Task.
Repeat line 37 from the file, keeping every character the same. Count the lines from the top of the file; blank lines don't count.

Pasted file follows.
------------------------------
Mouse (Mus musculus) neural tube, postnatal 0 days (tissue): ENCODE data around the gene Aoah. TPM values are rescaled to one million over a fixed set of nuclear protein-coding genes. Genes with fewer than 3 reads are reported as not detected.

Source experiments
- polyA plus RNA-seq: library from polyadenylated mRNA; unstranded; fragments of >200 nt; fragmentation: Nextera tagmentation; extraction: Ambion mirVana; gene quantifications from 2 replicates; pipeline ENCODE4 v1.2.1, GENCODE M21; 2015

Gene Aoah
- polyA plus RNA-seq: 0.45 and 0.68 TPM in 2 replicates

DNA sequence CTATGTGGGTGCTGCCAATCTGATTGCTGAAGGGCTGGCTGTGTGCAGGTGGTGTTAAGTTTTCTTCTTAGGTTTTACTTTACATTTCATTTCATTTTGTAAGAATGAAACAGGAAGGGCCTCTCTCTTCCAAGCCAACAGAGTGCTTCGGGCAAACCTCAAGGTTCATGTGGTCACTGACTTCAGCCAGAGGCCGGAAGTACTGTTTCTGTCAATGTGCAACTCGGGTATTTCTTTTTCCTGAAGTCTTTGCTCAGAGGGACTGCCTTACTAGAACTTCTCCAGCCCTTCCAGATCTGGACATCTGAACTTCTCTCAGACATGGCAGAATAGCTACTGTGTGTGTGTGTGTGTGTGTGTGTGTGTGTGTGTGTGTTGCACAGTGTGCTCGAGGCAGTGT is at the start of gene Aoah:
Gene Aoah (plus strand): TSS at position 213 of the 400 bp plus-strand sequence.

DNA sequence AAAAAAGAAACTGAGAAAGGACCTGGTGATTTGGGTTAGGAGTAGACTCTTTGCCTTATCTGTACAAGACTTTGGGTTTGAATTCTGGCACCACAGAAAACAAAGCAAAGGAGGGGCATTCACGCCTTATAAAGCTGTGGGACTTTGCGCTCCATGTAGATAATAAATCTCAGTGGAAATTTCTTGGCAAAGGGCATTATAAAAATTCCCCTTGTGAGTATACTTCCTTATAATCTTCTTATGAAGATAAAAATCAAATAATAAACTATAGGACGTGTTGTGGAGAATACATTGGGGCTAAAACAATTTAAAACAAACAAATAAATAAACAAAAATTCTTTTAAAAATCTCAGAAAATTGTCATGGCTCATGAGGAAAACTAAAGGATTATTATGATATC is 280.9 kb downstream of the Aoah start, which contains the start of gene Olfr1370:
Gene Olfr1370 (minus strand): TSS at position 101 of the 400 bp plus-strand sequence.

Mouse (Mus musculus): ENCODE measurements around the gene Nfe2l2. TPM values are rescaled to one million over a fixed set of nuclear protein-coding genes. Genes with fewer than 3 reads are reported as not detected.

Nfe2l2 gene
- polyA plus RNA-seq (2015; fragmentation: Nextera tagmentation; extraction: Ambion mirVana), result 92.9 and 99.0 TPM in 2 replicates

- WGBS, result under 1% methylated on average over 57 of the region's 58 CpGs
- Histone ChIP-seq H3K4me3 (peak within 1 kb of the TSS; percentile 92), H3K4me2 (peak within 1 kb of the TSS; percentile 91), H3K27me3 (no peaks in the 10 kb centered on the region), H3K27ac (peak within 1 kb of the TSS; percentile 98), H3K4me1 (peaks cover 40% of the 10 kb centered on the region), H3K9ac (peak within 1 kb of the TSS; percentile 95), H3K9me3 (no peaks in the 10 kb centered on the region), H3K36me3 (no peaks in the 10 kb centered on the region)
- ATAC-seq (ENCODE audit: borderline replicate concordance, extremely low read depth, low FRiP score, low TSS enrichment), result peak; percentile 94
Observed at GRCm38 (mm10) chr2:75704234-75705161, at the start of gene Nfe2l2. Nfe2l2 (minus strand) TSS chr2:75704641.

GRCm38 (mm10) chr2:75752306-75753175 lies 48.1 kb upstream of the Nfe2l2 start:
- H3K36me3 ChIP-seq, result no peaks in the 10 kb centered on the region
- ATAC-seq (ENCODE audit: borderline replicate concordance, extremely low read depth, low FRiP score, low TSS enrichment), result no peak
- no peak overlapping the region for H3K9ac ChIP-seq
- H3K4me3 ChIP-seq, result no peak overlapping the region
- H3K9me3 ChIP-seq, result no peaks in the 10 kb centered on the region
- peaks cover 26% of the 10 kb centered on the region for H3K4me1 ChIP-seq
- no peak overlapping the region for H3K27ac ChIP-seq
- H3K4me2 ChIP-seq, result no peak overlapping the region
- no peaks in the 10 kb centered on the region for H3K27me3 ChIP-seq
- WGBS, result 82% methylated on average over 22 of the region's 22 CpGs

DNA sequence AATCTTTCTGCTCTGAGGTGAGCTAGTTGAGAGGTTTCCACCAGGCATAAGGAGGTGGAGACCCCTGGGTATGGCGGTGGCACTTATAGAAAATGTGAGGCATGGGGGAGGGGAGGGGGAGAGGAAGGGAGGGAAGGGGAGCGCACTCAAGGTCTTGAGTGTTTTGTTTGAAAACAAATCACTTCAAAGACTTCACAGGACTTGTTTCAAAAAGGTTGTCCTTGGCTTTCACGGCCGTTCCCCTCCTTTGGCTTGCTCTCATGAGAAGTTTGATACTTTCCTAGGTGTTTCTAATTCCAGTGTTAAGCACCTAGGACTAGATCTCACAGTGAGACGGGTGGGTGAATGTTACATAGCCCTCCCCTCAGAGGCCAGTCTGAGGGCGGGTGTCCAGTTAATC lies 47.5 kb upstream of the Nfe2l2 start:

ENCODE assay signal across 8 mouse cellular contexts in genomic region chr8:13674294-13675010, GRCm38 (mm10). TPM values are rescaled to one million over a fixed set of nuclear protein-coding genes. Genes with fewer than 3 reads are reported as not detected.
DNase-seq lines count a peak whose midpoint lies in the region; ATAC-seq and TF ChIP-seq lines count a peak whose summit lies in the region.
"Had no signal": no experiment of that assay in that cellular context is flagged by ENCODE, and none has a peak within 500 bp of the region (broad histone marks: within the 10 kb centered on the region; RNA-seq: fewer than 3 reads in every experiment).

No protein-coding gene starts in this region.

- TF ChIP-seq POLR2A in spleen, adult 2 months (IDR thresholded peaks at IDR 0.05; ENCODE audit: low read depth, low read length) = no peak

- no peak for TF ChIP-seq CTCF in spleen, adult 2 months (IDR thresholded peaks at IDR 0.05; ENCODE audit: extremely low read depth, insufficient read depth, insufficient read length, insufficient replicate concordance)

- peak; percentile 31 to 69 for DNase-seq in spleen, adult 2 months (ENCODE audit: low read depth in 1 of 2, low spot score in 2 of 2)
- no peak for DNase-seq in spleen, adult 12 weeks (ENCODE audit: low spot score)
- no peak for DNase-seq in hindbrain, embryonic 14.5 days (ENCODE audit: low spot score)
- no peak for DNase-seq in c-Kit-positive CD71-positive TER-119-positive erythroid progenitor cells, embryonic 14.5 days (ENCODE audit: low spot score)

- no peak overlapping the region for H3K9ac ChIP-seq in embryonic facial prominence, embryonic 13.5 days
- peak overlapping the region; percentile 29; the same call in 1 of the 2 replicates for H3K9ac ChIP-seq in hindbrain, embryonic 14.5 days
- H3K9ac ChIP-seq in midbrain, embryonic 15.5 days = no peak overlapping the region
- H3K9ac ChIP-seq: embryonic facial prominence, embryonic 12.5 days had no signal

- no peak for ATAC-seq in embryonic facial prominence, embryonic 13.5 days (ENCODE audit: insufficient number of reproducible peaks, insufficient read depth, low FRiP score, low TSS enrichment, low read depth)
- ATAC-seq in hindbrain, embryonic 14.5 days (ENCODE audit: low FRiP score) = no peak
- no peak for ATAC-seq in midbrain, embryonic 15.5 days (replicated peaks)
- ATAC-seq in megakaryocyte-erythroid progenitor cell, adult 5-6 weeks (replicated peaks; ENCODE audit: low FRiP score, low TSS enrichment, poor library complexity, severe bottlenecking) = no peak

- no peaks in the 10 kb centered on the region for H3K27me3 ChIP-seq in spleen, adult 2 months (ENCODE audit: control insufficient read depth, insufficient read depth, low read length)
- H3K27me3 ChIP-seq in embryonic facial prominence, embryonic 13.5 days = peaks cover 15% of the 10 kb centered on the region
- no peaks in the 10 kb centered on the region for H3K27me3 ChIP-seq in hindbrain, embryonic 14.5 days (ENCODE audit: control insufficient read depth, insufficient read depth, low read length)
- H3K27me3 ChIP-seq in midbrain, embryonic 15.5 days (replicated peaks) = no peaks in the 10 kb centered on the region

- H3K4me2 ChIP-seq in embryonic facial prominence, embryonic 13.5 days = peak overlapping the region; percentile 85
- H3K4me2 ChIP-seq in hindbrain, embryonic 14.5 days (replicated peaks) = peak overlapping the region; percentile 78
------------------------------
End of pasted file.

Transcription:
- no peak for DNase-seq in hindbrain, embryonic 14.5 days (ENCODE audit: low spot score)